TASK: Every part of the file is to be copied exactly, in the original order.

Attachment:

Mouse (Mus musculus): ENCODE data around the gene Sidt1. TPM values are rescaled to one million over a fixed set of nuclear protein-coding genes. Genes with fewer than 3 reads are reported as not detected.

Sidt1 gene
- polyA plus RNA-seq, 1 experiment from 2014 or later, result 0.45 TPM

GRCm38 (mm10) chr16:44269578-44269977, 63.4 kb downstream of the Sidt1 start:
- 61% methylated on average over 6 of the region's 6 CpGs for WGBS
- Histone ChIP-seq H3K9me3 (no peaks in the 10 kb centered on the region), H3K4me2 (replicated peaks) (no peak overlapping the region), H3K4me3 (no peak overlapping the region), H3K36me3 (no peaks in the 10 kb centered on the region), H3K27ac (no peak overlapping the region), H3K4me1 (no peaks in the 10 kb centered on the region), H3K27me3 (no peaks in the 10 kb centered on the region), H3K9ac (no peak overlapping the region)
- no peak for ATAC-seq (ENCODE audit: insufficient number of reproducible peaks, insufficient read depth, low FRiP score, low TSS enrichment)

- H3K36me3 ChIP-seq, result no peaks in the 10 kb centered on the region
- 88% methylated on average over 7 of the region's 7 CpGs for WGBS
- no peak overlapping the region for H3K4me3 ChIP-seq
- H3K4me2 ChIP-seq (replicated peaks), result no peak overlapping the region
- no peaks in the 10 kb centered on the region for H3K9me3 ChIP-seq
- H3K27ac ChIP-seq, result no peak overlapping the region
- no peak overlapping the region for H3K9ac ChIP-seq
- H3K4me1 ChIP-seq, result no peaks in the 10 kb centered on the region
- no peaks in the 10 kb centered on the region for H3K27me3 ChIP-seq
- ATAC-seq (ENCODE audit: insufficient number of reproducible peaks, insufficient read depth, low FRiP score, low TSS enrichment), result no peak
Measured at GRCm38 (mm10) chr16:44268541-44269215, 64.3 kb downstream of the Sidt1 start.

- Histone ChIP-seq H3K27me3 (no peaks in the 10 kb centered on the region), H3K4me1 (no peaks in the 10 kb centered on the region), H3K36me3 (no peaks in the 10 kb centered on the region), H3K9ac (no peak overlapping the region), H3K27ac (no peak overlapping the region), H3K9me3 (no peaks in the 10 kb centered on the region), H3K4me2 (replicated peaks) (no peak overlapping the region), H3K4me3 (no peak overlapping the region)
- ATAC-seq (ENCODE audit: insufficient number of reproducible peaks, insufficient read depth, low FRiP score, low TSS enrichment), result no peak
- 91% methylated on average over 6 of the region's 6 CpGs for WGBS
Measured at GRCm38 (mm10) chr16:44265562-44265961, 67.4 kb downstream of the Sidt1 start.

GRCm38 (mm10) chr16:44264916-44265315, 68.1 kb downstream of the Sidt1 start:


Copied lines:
Mouse (Mus musculus): ENCODE data around the gene Sidt1. TPM values are rescaled to one million over a fixed set of nuclear protein-coding genes. Genes with fewer than 3 reads are reported as not detected.

Sidt1 gene
- polyA plus RNA-seq, 1 experiment from 2014 or later, result 0.45 TPM

GRCm38 (mm10) chr16:44269578-44269977, 63.4 kb downstream of the Sidt1 start:
- 61% methylated on average over 6 of the region's 6 CpGs for WGBS
- Histone ChIP-seq H3K9me3 (no peaks in the 10 kb centered on the region), H3K4me2 (replicated peaks) (no peak overlapping the region), H3K4me3 (no peak overlapping the region), H3K36me3 (no peaks in the 10 kb centered on the region), H3K27ac (no peak overlapping the region), H3K4me1 (no peaks in the 10 kb centered on the region), H3K27me3 (no peaks in the 10 kb centered on the region), H3K9ac (no peak overlapping the region)
- no peak for ATAC-seq (ENCODE audit: insufficient number of reproducible peaks, insufficient read depth, low FRiP score, low TSS enrichment)

- H3K36me3 ChIP-seq, result no peaks in the 10 kb centered on the region
- 88% methylated on average over 7 of the region's 7 CpGs for WGBS
- no peak overlapping the region for H3K4me3 ChIP-seq
- H3K4me2 ChIP-seq (replicated peaks), result no peak overlapping the region
- no peaks in the 10 kb centered on the region for H3K9me3 ChIP-seq
- H3K27ac ChIP-seq, result no peak overlapping the region
- no peak overlapping the region for H3K9ac ChIP-seq
- H3K4me1 ChIP-seq, result no peaks in the 10 kb centered on the region
- no peaks in the 10 kb centered on the region for H3K27me3 ChIP-seq
- ATAC-seq (ENCODE audit: insufficient number of reproducible peaks, insufficient read depth, low FRiP score, low TSS enrichment), result no peak
Measured at GRCm38 (mm10) chr16:44268541-44269215, 64.3 kb downstream of the Sidt1 start.

- Histone ChIP-seq H3K27me3 (no peaks in the 10 kb centered on the region), H3K4me1 (no peaks in the 10 kb centered on the region), H3K36me3 (no peaks in the 10 kb centered on the region), H3K9ac (no peak overlapping the region), H3K27ac (no peak overlapping the region), H3K9me3 (no peaks in the 10 kb centered on the region), H3K4me2 (replicated peaks) (no peak overlapping the region), H3K4me3 (no peak overlapping the region)
- ATAC-seq (ENCODE audit: insufficient number of reproducible peaks, insufficient read depth, low FRiP score, low TSS enrichment), result no peak
- 91% methylated on average over 6 of the region's 6 CpGs for WGBS
Measured at GRCm38 (mm10) chr16:44265562-44265961, 67.4 kb downstream of the Sidt1 start.

GRCm38 (mm10) chr16:44264916-44265315, 68.1 kb downstream of the Sidt1 start: